Jack Wilkinson, nine, has turned his anxiety into a range of t-shirts to help raise money for charity after horrific bullying left him wanting to take his own life
When Jack Wilkinson could no longer cope with relentless bullying and cruel taunts, he wrote a desperate note to his Year 2 teacher and left it on her desk.
‘God, please take me’, the seven-year-old penned in his neatest handwriting.
Just weeks before, he was beaten for 10 minutes by a classmate in the playground after long being a target of bullies.
His mother Kristy Sturgess told Daily Mail Australia that Jack was diagnosed with an anxiety disorder at a young age and had been struggling with ongoing taunts and cruelty.
While other children had previously told him he was ‘crazy’ and teased him, the bullying became physical and extremely violent when he began Year 2.
‘There’s always been kids who had decided Jack was an easy target because of his reactions,’ she said.
‘They would say things, call him names, tell him he was crazy.
Ms Sturgess said by the time Jack was six or seven, he was coming home from school in tears, begging not to go back.
The north-west Sydney mother said her son was tripped over by a bully on his first day of Year Two.
‘That was one of the first signs it was going to be an extremely tough year for Jack,’ she said.
In Year Two, Jack’s existing anxiety was worsened after he was physically attacked by another child, who had been bullying him
When Ms Sturgess picked him up, he had scratches on his body and a mark from where a plastic fork had been stuck into him on his shoulder (pictured)
The young boy was once ‘punched in the head’, until eventually the bullying culminated into a full-on attack.
‘Jack was physically hit and kicked in the playground for nearly 10 minutes, and was stabbed with a plastic fork in the back,’ Ms Sturgess explained.
Ms Sturgess said her other son, Jack’s twin Hunter, told her the beating had gone on for ten minutes before adults arrived to pull the boys apart.
‘I remember getting to pick Jack up [that day], and he was limping and holding his shoulder, in tears,’ she said.
‘He had bruises on his legs, and a fork mark in his shoulder. I just broke down in tears.
‘That was the final straw for Jack after going through such a hard few years.’
His mother, Kristy Sturgess (left) said at the age of seven, Jack wrote on his pillow he ‘didn’t want to be alive’, and wrote a note to his teacher saying ‘God, please take me’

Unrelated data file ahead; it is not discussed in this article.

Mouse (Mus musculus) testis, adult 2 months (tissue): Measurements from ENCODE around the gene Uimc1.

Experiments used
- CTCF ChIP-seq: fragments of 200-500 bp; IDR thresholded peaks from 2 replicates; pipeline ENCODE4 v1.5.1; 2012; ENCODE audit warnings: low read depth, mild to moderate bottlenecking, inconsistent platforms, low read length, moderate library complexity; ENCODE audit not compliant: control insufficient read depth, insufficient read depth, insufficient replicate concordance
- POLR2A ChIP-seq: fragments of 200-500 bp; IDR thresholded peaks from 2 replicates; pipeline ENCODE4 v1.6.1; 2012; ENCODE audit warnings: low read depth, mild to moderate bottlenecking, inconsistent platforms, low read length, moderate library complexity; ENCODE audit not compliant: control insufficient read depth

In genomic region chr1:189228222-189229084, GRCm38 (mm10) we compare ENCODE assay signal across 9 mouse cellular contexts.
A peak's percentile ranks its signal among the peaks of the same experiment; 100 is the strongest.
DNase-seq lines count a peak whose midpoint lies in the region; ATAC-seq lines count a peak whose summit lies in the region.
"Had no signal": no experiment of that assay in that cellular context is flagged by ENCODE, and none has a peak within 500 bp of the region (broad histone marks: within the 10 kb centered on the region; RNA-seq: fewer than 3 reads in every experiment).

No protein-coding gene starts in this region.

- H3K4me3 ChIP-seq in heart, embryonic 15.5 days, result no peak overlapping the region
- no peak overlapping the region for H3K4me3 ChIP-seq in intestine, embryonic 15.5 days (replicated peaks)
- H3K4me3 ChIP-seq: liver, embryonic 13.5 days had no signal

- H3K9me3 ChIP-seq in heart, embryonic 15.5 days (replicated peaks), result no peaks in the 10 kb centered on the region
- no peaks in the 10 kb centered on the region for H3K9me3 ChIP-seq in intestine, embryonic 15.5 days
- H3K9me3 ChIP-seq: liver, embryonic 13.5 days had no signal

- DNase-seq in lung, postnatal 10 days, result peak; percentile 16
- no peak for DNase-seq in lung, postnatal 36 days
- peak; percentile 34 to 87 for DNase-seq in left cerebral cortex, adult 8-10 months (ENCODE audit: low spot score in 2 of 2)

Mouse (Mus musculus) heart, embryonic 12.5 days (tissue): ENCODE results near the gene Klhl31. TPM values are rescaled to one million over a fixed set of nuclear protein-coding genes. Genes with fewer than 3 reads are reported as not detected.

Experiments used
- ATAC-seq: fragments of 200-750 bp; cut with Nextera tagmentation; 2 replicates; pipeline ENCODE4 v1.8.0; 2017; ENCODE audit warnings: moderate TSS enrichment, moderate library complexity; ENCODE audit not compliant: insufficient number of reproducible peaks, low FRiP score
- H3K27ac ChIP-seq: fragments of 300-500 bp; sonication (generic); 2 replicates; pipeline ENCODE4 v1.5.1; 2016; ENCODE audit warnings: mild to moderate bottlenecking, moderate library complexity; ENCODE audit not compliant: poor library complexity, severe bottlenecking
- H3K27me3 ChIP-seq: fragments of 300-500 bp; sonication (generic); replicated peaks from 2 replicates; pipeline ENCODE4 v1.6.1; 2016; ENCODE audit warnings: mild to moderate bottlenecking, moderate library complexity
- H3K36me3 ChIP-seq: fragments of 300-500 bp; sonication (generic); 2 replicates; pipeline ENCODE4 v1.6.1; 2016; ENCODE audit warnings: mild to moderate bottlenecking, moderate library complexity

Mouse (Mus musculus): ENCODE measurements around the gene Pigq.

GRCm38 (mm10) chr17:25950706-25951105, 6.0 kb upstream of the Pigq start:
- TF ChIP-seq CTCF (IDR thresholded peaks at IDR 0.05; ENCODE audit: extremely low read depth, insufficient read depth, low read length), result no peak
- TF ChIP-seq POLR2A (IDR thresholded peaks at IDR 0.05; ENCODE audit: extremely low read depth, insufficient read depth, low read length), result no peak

Jack had always enjoyed drawing, and Ms Sturgess said she found art therapy was very helpful for her son (pictured centre with his brothers). They then decided to turn his drawings into a t-shirt line that raised money for Kid’s Helpline
Jack has been drawing for years and has found it helpful when he needs to take his mind off a problem
Ms Sturgess said Jack, who was aged just seven years old at the time, saw no hope for his future.
‘He was seven, and he was just done.’
At home, he wrote on his pillow in texta: ‘I don’t want to be alive’. When he returned to school a few weeks later, he left a note for his teacher.
‘God, just take me,’ it read.
Over the next few months, Ms Sturgess worked tirelessly to help her son regain the little confidence that had been completely destroyed by his ordeal.
The family sought support from external counsellors and programs, including art therapy, to help Jack cope with his anxiety and resolve the trauma from his bullying.
Jack said he felt better when he was able to talk to someone about his problems, and wanted to make sure other kids had the same opportunity
Jack had always loved to draw, and found it helped him cope when he felt overwhelmed or upset.
Ms Sturgess, who owns a clothing manufacturing business, sat down with her son and asked: ‘Would you like to do more with these drawings?’.
The pair decided to turn some of Jack’s favourite artworks into t-shirts, and
Ms Sturgess said supporting the children’s organisation, which offers counselling over the phone or online 24 hours a day, was a way to help people like her son.
She said she recognised not everyone had the same support Jack did, and some children needed a place to go where they could be anonymous and receive help.
‘You don’t expect [what happened to Jack] to happen, but these things are happening, and a lot of the targets are kids suffering from these disorders [like anxiety],’ she said.
‘What Kid’s Helpline offer, the support they offer, there are some kids who don’t have that.
‘It’s about letting people know mental health isn’t a taboo thing to talk about – it’s okay not to be okay and there are people you can speak to confidentially.’
His mother said Kid’s Helpline was a godsend to children who might not have as strong a family network as her son did, and needed extra support
For Jack, knowing he had someone to speak to during his ordeal, and as he continues to learn to manage his anxiety, has proven to be a huge comfort.
‘It makes me better when I talk to someone,’ he said in a statement on his website.
‘And when I know they’re doing something about the bad things, it makes me feel safe.
‘Now, I feel pretty good. But other people are going through the same things as I did and having a hard time. It would be nice for them to be able to talk to Kids Helpline.
‘It would be nice, they’d have a friend, and wouldn’t be as sad or scared.’
If you are aged 5 to 25, or a parent or carer, and need confidential 24-hour support, contact Kid’s Helpline on 1800 55 1800, or head to their
Profits from Jack’s t-shirts are donated to Kid’s Helpline, so they can continue to offer support to people aged 5-25 over the phone and online